Things have been extremely lousy for the New York Mets of late, as they have wasted an 11-1 start to the season by playing some of the worst baseball in the league for two months. Aside from having Jacob deGrom and Noah Syndergaard at the top of the rotation, its hard to say what the Mets do well as a team, which is a problem for a roster featuring few young position players with potential to help anchor the team’s lineup for the long term. That predicament, along with a weak trade market for starting pitching, has led to chatter that the Mets should trade either deGrom or Syndergaard for a haul of young players to help start a rebuild. That idea has some merit, but it isn’t the answer for a New York franchise.
The first problem is that it sets a dangerous precedent for the franchise. deGrom and Syndergaard are both under team control for several years before they can hit free agency, meaning they are getting underpaid relative to their performance, making them very attractive to teams around the league. That quality should also make them attractive to the Mets, who need to build around these two instead of trading one of them away for young players. The Arizona Diamondbacks won the World Series in 2001 behind a rotation anchored by two aces in Randy Johnson and Curt Schilling, and there’s no reason the Mets can’t do the same if they keep deGrom and Syndergaard for the long term.
Dealing one of their two aces now would get the Mets prospects, but it would also allow the franchise to duck paying them big money in the long term. That is the kind of motivation that teams like the Miami Marlins, Tampa Bay Rays, and Oakland A’s use to justify trading away elite talent for prospects. The Mets play in the biggest media market in the country and have a profitable stadium, television network, and investment in an e-Sports franchise. There is no excuse for the Mets to behave like the Rays, Marlins, and A’s by dealing away players so they don’t have to pay them.
Another problem is the fact that trading away star players doesn’t always guarantee you will get a prospect that will turn into a star level player in the future. Let’s take the A’s for example, who decided to tear down after going for it in 2014 by trading third baseman Josh Donaldson to the Toronto Blue Jays. Donaldson, who was 28 at the time of the trade and had four years of team control left, was dealt for Brett Lawrie, Kendall Graveman, Sean Nolin, and Franklin Barreto. Toronto has reaped a huge reward from the Donaldson deal, as he won the MVP in 2015 and has produced a 21.5 WAR (Wins Above Replacement) as a Blue Jay. The A’s have gotten a combined WAR of 4.6 from all four players in the deal, mostly on the strength of Graveman developing into a back of the rotation type starter. Only Graveman and Barreto are still with Oakland at this point, with Barreto (who was 18 at the time and considered to be the best prospect Oakland got in the deal) struggling to adjust to the bigs now.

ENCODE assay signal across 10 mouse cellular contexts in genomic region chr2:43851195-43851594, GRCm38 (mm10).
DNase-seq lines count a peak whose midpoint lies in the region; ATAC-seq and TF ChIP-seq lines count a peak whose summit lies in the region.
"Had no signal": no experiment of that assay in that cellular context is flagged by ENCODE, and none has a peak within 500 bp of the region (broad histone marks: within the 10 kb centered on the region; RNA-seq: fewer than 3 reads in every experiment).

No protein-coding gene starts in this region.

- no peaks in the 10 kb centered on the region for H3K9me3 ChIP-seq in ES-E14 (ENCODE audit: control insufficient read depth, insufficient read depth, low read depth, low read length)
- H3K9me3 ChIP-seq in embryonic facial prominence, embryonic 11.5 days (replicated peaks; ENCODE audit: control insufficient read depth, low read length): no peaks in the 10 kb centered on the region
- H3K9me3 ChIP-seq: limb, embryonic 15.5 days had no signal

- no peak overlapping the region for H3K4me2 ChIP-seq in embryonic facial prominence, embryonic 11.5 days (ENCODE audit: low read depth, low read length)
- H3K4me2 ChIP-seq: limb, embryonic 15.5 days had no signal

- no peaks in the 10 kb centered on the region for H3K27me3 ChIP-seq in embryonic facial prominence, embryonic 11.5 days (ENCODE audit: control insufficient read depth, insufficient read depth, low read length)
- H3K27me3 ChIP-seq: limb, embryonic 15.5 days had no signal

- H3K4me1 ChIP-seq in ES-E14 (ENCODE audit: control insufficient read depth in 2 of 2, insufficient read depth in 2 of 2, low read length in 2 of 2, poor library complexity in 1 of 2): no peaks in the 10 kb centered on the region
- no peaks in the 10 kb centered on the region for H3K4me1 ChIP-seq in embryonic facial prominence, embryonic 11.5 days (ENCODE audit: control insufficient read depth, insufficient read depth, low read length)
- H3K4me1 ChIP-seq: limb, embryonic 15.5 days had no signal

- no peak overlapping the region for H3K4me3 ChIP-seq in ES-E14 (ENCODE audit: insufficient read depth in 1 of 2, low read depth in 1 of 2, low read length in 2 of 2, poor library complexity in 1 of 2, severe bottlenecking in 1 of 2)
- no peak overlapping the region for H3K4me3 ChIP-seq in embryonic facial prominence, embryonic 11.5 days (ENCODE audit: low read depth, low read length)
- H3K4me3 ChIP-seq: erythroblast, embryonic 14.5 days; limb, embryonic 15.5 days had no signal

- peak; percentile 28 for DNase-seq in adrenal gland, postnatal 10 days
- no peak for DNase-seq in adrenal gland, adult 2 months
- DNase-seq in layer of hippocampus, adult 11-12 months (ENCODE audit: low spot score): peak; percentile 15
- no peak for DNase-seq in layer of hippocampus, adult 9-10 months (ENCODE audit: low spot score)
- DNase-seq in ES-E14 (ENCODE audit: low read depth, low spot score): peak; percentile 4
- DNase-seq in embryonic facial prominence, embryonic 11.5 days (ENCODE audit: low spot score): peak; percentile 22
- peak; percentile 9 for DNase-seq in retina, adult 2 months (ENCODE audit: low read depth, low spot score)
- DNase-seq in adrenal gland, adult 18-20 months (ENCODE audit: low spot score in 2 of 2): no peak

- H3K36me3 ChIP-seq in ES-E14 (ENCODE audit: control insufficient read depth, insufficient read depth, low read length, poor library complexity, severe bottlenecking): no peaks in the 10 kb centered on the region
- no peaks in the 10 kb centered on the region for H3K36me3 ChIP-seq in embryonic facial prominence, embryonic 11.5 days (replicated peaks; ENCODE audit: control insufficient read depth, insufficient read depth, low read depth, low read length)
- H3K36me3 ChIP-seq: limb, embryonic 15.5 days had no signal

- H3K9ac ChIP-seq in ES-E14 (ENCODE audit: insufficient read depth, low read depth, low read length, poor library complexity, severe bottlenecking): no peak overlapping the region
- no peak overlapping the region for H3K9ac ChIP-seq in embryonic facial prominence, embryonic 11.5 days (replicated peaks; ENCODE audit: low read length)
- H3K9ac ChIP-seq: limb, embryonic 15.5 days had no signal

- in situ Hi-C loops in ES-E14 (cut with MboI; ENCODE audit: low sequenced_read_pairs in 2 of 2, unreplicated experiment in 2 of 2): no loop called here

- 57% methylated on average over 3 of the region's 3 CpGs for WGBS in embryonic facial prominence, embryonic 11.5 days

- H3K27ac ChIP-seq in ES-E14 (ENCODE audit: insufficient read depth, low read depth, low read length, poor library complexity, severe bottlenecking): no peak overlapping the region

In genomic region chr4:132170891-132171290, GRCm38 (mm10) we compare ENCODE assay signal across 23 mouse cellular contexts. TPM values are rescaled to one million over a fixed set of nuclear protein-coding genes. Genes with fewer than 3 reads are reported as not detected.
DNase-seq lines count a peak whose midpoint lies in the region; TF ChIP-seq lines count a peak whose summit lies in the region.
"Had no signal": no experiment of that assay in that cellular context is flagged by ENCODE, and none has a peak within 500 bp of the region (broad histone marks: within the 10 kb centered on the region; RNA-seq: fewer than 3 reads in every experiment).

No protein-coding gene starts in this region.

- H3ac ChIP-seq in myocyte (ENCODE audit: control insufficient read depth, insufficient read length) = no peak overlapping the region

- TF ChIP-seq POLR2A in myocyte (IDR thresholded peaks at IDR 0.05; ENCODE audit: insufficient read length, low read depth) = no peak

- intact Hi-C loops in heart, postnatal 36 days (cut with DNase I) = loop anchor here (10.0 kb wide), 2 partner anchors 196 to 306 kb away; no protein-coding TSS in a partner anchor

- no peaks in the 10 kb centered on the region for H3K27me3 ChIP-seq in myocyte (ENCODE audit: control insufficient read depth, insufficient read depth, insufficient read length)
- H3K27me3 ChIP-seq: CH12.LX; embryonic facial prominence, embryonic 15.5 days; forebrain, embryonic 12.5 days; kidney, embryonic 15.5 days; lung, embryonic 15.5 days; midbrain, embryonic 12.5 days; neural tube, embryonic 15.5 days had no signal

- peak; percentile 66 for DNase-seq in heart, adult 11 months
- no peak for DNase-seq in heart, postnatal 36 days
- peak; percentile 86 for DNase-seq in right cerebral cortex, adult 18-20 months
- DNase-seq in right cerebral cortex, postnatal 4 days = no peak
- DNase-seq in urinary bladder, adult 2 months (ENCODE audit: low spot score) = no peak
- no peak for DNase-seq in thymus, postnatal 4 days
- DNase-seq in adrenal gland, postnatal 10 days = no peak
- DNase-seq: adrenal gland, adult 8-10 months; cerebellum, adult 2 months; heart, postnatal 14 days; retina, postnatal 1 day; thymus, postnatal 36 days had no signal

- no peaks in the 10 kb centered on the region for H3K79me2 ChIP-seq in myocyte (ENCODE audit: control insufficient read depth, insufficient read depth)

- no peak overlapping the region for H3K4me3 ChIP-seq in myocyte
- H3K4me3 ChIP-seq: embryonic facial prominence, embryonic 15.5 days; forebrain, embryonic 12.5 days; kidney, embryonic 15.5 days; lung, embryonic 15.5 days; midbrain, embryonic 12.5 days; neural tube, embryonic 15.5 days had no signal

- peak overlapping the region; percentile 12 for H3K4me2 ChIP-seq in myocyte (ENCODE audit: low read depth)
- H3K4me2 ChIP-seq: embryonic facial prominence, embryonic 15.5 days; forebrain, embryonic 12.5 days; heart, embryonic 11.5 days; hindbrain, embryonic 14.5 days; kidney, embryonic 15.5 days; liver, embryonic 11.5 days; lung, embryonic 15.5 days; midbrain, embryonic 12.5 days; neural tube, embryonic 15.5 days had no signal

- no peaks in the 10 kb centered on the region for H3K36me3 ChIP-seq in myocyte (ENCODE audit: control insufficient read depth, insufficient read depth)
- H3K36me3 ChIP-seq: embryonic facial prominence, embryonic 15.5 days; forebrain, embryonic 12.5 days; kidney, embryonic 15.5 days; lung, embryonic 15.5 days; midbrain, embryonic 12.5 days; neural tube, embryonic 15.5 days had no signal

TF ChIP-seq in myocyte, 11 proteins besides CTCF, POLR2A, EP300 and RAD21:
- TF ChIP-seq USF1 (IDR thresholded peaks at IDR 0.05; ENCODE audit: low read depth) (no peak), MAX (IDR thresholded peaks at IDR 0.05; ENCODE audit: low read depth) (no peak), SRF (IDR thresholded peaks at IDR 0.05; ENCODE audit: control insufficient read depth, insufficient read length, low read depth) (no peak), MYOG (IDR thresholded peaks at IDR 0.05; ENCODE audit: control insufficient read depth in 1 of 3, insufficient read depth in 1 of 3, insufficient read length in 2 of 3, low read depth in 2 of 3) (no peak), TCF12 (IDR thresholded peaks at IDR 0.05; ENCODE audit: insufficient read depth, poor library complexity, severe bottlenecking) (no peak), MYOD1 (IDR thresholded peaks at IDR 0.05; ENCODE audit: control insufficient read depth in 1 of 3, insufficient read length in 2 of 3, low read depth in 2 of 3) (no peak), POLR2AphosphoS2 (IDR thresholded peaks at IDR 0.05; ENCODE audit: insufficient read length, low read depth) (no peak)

This isn’t to say that the Mets shouldn’t listen to offers for their aces. If someone wants to blow them away with a deal they can’t refuse, the Mets should strongly consider taking it. That would come with the caveat that the Mets should receive close to fair market value for a guy like deGrom, who is one of the top five pitchers in baseball. If the New York Yankees wanted deGrom, for example, the Mets should insist on a package that includes Gleyber Torres and two of Justus Sheffield, Clint Frazier, and Miguel Andujar. The Yankees would never agree to a deal like that, and unless some team offers a deal like that it makes no sense to trade deGrom for a collection of B level prospects.
The smartest play remains to build around their pair of aces now by locking them up long term and investing in young talent through the draft, internationally, and in free agency. The obvious move is to add Manny Machado to the roster, and their is no financial reason the Mets can’t do that. It comes down to a willingness from ownership to invest in the necessary pieces to improve the team so they can win while deGrom and Syndergaard are in their prime instead of simply slapping cheap bandaids all over the roster.